A pro-lifer I met leading up to the 2015 federal election said to me, “I don’t care if we all live in mud huts so long as abortion is ended.”
Now, nobody wants to live in a mud hut. I do not want to live in a mud hut, and, of course, the economy matters. When people do not have proper shelter, nutrition, hydration, etc., their dignity as human beings is not being recognized. However, poor living standards are not as great a concern as denying children the opportunity to live at all.
What this man was trying to convey, I think, is that if making abortion illegal entailed sinking Canada to the status of a dirt-poor developing country, it was a sacrifice he was willing to make. This was a man who had his priorities straight.
Conversely, that election multiple “pro-life” friends of mine voted and volunteered for the Liberal party — choices of theirs, which, trust me, I agonized over. Their rationales had a common theme: there were “more important” issues like the economy, climate change, or refugees.
Inevitably, with the gifting of a majority to Justin Trudeau, most people thought that. In the nearly two years since his election, this disordered thinking has not wondrously waned.
Most recently, the left was up in arms over Charlottesville and President Donald Trump’s statements on it. The right is not immune to dramatizing what I would consider to be secondary issues either: illegal immigration; the increase in Ontario’s minimum wage; the unpopular Omar Khadr payout, which the Conservative Party milked for all it was worth for weeks on end.
These issues are not trivial — they concern human rights and societal values — but dare I say, they are still distractions. They are distractions because the state-sanctioned killing of children is happening in our own country.
I am not saying there is not a time and place for refuting identity politics or condemning terrorism, but when we are more consumed with these other issues than with the abortion issue, or even just appear to be, we have successfully been diverted from what should be our focus. We are playing by the rules “the establishment” (political parties, the media) want us to play by. They have set the agenda, and predictably we take sides, argue passionately with neighbours or in comments sections online for our chosen position, and ensure that the stories of the summer are about government overspending, political corruption, or celebrity scandal.
See, it is not sufficient to just know that abortion is the most important matter of our day and age. We must treat it as such. The powers that be insist that the abortion debate is closed. Those of us who are advocating for opening it are in the minority. We cannot afford to be lured into substituting a debate over the minimum wage for the abortion debate, as satisfying as it might be to talk about something that everyone agrees is “relevant” and not taboo.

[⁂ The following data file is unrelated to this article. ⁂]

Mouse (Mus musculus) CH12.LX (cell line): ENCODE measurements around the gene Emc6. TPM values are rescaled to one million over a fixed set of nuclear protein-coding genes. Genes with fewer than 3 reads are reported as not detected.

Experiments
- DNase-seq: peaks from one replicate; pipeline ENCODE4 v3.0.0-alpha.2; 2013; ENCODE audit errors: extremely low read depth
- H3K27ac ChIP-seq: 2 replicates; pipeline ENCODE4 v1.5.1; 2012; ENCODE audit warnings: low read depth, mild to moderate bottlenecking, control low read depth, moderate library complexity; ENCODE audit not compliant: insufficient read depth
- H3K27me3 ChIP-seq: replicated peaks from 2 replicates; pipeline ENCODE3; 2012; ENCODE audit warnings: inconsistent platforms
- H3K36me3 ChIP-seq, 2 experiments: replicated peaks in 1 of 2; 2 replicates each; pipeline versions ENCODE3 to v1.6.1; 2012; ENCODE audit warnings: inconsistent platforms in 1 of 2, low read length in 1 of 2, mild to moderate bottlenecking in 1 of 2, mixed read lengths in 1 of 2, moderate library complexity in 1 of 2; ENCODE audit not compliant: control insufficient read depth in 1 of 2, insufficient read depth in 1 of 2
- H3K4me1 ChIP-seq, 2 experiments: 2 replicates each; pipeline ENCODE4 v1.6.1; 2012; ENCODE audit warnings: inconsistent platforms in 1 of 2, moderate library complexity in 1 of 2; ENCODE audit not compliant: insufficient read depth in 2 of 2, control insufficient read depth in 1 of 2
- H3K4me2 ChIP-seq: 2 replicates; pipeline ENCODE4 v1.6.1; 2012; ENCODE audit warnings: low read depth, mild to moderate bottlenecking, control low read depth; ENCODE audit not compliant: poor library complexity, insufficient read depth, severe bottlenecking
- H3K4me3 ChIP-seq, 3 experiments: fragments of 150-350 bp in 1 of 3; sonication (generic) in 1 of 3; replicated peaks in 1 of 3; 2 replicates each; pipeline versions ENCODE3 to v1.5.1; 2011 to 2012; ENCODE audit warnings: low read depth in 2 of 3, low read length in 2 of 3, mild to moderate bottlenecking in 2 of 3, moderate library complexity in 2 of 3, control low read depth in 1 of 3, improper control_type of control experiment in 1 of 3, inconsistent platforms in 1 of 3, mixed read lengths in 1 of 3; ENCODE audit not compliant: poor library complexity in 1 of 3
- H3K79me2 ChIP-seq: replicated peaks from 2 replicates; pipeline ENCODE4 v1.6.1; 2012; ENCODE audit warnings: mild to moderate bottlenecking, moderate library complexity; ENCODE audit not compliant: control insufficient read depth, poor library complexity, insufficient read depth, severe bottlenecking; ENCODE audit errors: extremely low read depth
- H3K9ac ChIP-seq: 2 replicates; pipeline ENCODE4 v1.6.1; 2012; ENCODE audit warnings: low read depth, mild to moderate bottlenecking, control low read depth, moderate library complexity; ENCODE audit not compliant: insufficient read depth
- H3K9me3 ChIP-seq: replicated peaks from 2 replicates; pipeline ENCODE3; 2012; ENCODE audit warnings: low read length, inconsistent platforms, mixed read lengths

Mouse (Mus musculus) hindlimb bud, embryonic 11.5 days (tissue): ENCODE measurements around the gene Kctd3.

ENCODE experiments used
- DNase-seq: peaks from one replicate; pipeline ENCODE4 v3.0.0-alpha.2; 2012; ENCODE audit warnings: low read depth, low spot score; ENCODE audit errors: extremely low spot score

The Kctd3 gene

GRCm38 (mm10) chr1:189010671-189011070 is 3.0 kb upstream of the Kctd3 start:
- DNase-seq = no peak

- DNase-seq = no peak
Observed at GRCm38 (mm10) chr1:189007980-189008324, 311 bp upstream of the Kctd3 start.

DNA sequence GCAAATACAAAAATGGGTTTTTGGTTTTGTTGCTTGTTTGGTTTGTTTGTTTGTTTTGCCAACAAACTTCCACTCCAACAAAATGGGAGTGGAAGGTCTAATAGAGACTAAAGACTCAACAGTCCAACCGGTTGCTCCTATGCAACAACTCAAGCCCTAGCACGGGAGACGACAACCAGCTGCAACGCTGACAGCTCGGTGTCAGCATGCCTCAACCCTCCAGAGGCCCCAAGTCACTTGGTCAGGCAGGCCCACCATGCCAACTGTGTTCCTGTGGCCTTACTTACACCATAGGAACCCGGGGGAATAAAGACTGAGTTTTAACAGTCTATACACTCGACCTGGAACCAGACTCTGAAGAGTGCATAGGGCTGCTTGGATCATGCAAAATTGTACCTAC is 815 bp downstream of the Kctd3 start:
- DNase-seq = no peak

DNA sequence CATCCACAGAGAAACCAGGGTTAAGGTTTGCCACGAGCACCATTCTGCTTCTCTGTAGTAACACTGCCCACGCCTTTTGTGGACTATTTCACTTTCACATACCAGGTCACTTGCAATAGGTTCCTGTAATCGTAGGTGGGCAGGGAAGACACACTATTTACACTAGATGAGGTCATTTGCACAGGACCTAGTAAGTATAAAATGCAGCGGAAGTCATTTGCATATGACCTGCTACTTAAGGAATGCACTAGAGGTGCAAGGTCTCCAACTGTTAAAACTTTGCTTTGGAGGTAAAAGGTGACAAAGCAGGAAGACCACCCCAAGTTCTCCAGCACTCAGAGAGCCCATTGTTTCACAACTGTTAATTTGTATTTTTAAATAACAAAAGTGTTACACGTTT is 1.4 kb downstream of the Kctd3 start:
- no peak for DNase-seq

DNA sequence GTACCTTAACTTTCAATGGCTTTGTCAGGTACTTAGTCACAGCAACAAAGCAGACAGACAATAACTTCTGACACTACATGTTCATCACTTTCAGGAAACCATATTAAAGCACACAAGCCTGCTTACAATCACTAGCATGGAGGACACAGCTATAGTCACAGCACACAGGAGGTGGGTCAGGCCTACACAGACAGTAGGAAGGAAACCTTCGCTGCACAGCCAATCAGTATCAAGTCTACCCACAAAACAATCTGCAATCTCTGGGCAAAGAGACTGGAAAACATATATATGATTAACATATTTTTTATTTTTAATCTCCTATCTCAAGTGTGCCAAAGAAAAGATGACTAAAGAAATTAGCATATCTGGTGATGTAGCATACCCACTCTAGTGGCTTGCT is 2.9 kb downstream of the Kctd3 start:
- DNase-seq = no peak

One might contend, “but abortion isn’t news anymore.” Fine, but that’s precisely the problem. It’s an old issue, has been around for decades in Canada, and our shock and horror over it has waned. I get it. All of us have, to at least a degree, grown desensitized to this injustice, for if we truly and fully felt the reality of approximately 300 innocent children being killed daily, sometimes by people we know, and perhaps in our very cities, the weight of it would render us unable to function in society. How could we go out and mundanely buy groceries whilst unborn babies are suctioned to pieces in a hospital a few blocks down? How could we pass a stranger in the street without stopping them and asking them, “Do you know? Do you know that women right now are choosing to have their children killed?” How could we fall asleep without tossing and turning in distress over our society’s incredible backwardness?
Because the same instincts that incline us to follow social norms and aid in self-preservation inhibit our ability to understand abortion emotionally, we cannot fail to understand it rationally. We must consciously remind ourselves of its priority and respond appropriately, lest we start to have more outrage for, say, a $120,000 giant rubber duck than our current holocaust.
Josie Luetke is a fourth-year philosophy student at the University of Waterloo. She has interned the past three summers at Campaign Life Coalition. Her column will appear regularly in these pages.